Roger Gilbert-Lecomte | Necessity of Revolt: The Power of Renunciation

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That’s agreed then. Tabula rasa: everything is true — there is nothing else. The great vertigo of Revolt has sent the phantasmagoria of appearances reeling and tumbling. Illusion shredded, the material world deforms, reforms, appears and disappears at the mercy of the rebel. A black gulf now swirls in place of what was the self, consciousness, the autonomy of the individual. His rolled-back eyes look between strained temples to where a vast, empty steppe stretches out, barred at the horizon by the floes of the old, bleached senses.

He who has renounced everything outside himself just as he has everything inside himself — who thus no linger knows how to distinguish the world outside from the one within — will not stop there. In Revolt, such as we conceive of it, the whole being has a need, profound, all-powerful, organic so to speak (as we shall see, it becomes a force of nature), a power of suction, like a famished octopus, and is always looking for something to swallow up.

What is the nature and form of this march of the mind towards its liberation? The revolt of the individual against himself, by means of any regimen of specific ecstasy (use of intoxications, auto-hypnotism, paralysis of the nerve centres, vascular disturbances, syphilis, dedifferentiation of the senses, and all the contrivances a superficial mind might adopt out of a simple appetite for destruction), taught him his first lesson. He has perceived that the apparent coherence of the external world — the same world that should, it seems, be differentiated from the world of dreams — collapses at the slightest shock. This coherence is only verifiable by the senses; thus it varies with the state of these senses; it is solely a function of the individual himself and everything happens as if projected from the depths of his consciousness on to the outside world. In general it barely serves to mask the terrible chaos of a darkness illumined only by miracles. By “miracles” we mean those instants in which our soul senses ultimate reality and its final communion with it. More separations between interior and exterior: nothing but illusions, appearances, smoke and mirrors, two-way reflections. The first step towards unity is to discover within oneself the same chaos as that which surrounds us all.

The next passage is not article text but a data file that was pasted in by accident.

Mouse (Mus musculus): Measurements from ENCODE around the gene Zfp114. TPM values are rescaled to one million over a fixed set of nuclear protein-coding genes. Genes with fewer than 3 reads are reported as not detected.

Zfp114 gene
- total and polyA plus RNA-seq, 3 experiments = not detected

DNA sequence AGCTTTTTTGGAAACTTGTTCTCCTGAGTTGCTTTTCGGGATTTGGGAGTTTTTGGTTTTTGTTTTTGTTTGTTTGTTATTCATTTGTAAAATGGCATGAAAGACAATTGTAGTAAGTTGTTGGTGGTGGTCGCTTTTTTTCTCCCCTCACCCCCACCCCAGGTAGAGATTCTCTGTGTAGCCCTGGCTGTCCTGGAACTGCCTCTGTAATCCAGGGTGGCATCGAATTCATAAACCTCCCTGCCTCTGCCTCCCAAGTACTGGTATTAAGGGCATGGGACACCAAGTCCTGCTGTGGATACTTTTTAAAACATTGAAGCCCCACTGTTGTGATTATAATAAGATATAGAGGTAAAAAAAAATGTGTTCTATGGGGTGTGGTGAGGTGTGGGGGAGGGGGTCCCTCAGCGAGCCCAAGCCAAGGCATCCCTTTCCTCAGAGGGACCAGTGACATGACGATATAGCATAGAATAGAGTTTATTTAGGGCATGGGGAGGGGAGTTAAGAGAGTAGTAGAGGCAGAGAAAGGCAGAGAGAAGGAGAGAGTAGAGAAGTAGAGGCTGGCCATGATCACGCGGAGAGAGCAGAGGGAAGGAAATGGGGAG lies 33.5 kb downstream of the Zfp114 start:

What might constitute spiritual progress in this magma which lacks both space and duration? How can we understand the momentum of the soul in revolt as being any different from immobility, since the movement  that we want to manifest within it has no meaning, speed or direction? All we can understand of it is that it is a constant turning back on itself. Put differently, everything must always be a rebeginning. The very image of movement is false. Despairingly, towards the dead point, the still point of his own vibrant interior, the “punctum stans” of the old metaphysicians, the absolute star, there is only the furious will of the whole being who has lost his ego. This concept of will resists all rational analysis. The Western mind is unfamiliar with this form of activity. Only by wholly intuitive methods — by analogy, or better, by Swedenborgian correspondences — might one give an account of it.

A few symbols:
In the primordial night William Blake saw the last of the gods, the Madmen creators, whose breath was worlds. Motionless eternity had spewed them forth. Time had not yet begun to flow. Without end, without hope, sweating blood, howling in agony, they pounded the void.

I have known — on a cottage floor — the moulder of stars. Ordinarily, empty shell, dead gaze. Suddenly one night, eating his fists, he turned on himself, caged hyena. At dawn, he fell down. Seizure, rope stretched from neck to heels, digging into his loins, arching his body. For two days and two nights, without let-up, he shivered, like catgut under the bow, trembling to the rhythm of madness. After the third seizure we rolled him up in a large, off-white sheet and pinned a death notice to it.